SWITZERLAND: Swiss Combi AG, a joint venture formed of four road transport and logistics companies in the private sector, has bought a 35% stake in SBB Cargo AG for an undisclosed sum, although SBB AG retains a 65% majority holding.

Swiss Combi consists of Planzer Holding AG (40%), Camion Transport AG (40%), Galliker Holding (10%) and Bertschi AG (10%). The transaction is subject to approval by the Swiss competition authorities, but the partners expect the deal to be signed off in the first quarter of 2020.

The partners envisage that Swiss Combi’s participation will improve SBB Cargo’s competitive performance thanks to better load factors for wagonload and intermodal traffic. SBB’s international freight business was excluded from the deal; once the transaction has been concluded SBB Cargo International will be hived off from SBB Cargo AG and overseen directly by SBB AG.

The move represents the culmination of a long process designed to improve the performance of SBB Cargo. The company was established as an independent business unit run on private sector principles in 1999. A change in the law in 2015 enabled it to become fully independent, and a further change permitting minority shareholdings by partner companies was agreed by the Swiss parliament in 2017. Annual subsidies have been reduced progressively from SFr25m in 2011 to zero, with 2019 being the first year that SBB Cargo has had no government funding.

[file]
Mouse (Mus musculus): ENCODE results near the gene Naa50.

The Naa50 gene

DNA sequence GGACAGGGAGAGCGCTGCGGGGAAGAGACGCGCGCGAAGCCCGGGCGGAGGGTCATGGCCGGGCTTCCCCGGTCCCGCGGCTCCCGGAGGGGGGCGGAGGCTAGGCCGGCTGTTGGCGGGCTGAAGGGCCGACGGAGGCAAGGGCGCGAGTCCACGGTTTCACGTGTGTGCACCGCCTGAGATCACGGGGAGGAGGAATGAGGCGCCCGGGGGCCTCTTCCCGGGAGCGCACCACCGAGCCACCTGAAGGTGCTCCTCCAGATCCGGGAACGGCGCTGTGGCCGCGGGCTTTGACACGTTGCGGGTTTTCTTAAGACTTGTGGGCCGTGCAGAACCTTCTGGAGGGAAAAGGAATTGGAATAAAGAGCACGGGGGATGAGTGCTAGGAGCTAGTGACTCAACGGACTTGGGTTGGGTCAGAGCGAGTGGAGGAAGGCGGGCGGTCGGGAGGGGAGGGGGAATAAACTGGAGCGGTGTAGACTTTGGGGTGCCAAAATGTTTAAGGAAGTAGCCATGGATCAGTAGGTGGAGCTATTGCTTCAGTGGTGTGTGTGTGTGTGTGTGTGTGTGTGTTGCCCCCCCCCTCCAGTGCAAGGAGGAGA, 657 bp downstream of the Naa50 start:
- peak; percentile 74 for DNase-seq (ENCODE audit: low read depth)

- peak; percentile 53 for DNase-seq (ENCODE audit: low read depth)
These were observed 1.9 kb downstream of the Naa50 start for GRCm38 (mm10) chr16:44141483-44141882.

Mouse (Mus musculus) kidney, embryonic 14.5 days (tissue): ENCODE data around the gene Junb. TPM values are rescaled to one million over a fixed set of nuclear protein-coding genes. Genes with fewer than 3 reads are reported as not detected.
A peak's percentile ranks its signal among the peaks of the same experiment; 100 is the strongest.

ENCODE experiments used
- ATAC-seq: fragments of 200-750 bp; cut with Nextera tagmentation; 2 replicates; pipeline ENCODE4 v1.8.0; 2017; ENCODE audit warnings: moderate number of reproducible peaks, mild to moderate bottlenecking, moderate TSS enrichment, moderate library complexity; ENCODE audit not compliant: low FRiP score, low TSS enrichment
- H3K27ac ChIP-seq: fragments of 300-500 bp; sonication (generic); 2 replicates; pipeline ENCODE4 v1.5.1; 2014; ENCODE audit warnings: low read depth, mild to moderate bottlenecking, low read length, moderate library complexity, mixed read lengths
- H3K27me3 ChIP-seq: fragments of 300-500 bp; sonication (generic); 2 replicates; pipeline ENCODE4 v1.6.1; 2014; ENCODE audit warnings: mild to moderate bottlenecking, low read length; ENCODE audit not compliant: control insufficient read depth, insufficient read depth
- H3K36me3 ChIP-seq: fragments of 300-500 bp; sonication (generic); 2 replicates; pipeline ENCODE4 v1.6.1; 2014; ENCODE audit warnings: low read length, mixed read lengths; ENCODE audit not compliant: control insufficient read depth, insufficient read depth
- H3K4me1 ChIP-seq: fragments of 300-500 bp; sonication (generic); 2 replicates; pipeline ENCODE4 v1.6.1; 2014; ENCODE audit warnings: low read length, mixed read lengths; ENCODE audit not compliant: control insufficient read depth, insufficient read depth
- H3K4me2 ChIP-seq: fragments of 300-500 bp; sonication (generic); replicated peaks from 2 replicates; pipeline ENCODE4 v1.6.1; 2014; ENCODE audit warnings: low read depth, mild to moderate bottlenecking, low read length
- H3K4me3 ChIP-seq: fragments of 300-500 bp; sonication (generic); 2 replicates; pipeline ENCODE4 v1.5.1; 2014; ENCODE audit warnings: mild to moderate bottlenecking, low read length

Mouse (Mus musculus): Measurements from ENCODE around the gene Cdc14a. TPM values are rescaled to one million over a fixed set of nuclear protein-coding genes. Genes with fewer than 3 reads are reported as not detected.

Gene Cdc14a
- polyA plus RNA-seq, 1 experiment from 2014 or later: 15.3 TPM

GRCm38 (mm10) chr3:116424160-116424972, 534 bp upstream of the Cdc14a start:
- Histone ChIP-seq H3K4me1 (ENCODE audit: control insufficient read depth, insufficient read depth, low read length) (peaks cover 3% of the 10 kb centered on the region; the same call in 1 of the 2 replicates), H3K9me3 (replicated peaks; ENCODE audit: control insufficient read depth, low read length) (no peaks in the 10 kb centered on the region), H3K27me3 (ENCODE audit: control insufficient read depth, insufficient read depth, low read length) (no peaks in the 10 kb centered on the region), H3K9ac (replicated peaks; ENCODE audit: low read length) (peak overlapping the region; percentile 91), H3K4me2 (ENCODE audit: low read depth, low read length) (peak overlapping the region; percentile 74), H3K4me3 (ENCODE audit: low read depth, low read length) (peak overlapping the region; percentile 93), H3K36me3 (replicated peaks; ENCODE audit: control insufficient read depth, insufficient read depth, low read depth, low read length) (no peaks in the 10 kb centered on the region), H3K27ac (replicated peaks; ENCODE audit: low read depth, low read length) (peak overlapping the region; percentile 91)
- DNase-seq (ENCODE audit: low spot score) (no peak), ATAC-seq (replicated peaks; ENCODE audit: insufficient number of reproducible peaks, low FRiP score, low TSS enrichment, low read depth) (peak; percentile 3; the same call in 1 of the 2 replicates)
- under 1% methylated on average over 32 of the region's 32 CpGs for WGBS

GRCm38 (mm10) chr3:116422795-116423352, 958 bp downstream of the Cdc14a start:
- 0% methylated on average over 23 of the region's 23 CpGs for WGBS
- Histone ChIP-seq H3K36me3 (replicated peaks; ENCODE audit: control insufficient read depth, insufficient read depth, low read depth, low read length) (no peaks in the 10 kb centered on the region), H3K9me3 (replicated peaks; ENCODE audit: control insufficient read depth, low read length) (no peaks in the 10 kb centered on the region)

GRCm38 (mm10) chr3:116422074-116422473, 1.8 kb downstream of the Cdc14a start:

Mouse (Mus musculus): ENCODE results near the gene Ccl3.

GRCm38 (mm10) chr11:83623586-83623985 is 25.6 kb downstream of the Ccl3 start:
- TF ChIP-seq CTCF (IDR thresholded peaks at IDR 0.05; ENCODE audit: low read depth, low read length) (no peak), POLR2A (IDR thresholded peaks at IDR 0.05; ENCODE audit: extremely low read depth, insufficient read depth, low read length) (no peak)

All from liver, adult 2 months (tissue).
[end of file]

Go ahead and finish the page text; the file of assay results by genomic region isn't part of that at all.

Under the new arrangements SBB Cargo will have a seven-member board of management, with up to four members appointed by SBB. SBB Chief Executive Andreas Meyer will initially serve as Chairman, although he has announced his intention to step down next year after heading the national railway since 2007. SBB Chief Financial Officer Christoph Hammer will serve as a second board member until the next AGM in the second quarter of 2020. Swiss Combi has appointed Nils Pflanzer and Josef Jäger to the board, and Eric Grob has been nominated as an independent member.

Reliability and efficiency are expected to improve, but no job losses are envisaged in the wake of the changes. SBB Cargo will continue to serve all its existing customers; it currently handles about 30 million tonnes of domestic freight a year. It moved into profit in 2013, but there was a loss of SFr37m in 2017, with a profit of SFr13m attained in 2018. It broke even in the first six months of this year, but the financial situation remains challenging as the volume of wagonload traffic falls.